And, I wonder how "journalists" feel having to hack out the same uninspiring stories week after week.

This argument will never stop, so there's a not much point in my trying once again to counter it, but I'll take another stab at it anyway. Consider this scenario. Sports team hires new coach; some people, including the local paper's main sports columnist, suggest that something isn't quite right, that the team isn't what it was and not all it could be; owners of the team back the coach and renew his contract; columnist continues to say the coach is not getting the best from the team; during away games, other columnists in other papers note that something seems to be amiss with this team and that the coach appears to be a large part of the problem; the local columnist continues to point out areas where the team needs firmer, more enlightened coaching; team owners tell the home paper that they don't want to read that kind of stuff anymore; paper reassigns columnist. This would be, in your view, a proper outcome? Critics aren't hired to please advertisers or big shots in the community. They are hired to offer informed opinions and to engage readers (if they enrage readers, that's still engagement). Don, it must be noted, wrote favorably about Welser-Most performances more often than some people apparently are able to recall. The conductor obviously shines in some repertoire, and Don said so. But he believes strongly that the overall picture is not as bright and solid as it could be, and he has articulated exactly the musical reasons he feels this way. Readers can say they don't hear what a critic hears, that they are perfectly happy with their orchestra and their conductor. But editors, if they are serious about independence, will continue to back a critic's right to his or her opinion. This is how it has been in other cities where other critics and other music directors have been on opposite sides repeatedly; check out Mehta's career and even Bernstein's (in his pre-canonized years). Either you believe in criticism as a journalistic profession or you don't. I do. TS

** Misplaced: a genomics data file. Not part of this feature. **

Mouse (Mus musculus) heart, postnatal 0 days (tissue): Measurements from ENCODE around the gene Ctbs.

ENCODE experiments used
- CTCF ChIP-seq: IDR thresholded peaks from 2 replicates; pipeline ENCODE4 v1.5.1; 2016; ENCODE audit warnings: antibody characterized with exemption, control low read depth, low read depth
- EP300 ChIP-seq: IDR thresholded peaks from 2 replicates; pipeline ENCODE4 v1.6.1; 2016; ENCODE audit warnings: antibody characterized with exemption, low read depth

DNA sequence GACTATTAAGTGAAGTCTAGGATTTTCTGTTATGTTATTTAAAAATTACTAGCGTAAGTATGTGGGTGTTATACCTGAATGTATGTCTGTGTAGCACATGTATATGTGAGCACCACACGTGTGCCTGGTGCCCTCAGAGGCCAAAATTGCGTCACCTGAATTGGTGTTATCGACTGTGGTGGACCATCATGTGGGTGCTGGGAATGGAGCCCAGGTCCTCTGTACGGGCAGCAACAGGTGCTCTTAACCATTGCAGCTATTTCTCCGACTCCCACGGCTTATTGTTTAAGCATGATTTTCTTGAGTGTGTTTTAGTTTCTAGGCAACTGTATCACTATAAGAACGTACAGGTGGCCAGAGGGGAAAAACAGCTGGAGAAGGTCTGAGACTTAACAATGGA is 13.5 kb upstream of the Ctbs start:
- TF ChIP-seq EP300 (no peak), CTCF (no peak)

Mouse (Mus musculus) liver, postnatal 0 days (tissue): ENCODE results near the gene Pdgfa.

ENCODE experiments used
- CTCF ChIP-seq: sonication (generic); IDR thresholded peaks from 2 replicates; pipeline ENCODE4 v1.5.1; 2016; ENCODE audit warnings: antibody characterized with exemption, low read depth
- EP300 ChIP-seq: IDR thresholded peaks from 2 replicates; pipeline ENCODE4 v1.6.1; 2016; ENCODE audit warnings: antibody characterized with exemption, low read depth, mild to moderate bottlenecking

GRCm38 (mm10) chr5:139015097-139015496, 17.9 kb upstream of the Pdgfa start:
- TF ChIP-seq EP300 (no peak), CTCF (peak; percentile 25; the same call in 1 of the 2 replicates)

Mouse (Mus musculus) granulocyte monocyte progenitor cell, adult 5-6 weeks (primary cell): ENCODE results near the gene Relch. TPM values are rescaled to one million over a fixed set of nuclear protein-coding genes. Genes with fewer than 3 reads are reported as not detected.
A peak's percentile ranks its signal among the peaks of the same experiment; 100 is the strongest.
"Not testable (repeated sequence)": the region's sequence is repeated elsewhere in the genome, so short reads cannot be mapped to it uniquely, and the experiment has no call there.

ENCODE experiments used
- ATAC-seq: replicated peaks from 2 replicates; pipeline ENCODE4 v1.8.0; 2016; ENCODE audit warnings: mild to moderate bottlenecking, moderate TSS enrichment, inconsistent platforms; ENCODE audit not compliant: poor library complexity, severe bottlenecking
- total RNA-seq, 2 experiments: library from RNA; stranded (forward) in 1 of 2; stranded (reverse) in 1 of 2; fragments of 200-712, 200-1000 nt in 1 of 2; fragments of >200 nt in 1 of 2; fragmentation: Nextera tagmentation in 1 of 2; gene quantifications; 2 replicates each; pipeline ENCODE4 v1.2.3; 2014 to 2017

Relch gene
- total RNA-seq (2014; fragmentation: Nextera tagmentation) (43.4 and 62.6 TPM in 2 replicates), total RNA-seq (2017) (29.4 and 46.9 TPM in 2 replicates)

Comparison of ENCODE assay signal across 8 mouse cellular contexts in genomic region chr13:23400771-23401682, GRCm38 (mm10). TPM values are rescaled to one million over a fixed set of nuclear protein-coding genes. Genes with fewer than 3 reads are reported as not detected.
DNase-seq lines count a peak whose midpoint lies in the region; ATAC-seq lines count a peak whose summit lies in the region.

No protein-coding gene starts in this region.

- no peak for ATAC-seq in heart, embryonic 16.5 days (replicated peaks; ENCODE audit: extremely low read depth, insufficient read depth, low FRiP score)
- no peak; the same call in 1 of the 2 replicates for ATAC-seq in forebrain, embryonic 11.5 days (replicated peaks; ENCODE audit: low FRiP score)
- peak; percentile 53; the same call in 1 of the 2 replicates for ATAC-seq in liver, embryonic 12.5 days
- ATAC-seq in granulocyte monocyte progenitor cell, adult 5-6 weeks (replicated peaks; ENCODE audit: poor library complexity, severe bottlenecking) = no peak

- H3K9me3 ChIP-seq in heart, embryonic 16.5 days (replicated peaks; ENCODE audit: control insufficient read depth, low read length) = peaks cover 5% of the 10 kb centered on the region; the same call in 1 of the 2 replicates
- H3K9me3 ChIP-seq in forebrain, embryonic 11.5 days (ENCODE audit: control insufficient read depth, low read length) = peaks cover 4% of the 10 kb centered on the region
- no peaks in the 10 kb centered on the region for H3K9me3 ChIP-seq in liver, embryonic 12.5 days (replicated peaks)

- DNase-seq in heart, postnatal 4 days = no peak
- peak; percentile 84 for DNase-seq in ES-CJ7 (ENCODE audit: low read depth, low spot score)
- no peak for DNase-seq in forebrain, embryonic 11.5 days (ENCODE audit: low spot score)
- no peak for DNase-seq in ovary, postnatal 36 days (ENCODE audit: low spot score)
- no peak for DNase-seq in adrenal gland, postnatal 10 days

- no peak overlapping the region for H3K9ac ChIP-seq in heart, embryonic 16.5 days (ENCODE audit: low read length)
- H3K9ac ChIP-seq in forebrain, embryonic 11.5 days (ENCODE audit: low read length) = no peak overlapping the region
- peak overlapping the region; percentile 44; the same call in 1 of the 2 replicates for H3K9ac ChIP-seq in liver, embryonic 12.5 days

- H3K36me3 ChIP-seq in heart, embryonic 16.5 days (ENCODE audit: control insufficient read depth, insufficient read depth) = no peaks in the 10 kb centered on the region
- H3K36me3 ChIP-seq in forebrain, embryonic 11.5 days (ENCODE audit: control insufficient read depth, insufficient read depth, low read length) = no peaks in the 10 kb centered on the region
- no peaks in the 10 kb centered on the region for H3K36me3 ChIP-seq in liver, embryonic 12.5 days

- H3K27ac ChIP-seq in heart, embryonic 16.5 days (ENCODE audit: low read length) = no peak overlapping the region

Bravo, Tim. Perhaps the best summation I have yet seen on this subject.

I don't think it's quite as cut and dried as Tim's final statement "either you believe in criticism or you don't." You can believe in music criticism but still question how a particular music critic performs his or her job. Mr. Friedman makes some valid points above. I have seen a local music critic carry a similar alleged dissatisfaction with a local conductor to what many felt to be the level of a fixation. Under such circumstances, one can surely ask how the art form, and the local arts community, is benefitting without being accused of undermining free speech!

Not being a resident of Cleveland, I can't judge whether or not that was the case here. But the idea that music critics are themselves somehow above criticism is wrong.

Of course we're not above criticism. But, unless we commit some sort of hideous ethical or moral lor legal violation, we should be free to do our job. That's all I meant by my statement. TS

"Is it really the music critic's role to take incessant pot shots at someone who merely approaches music with a differing point of view than he does?"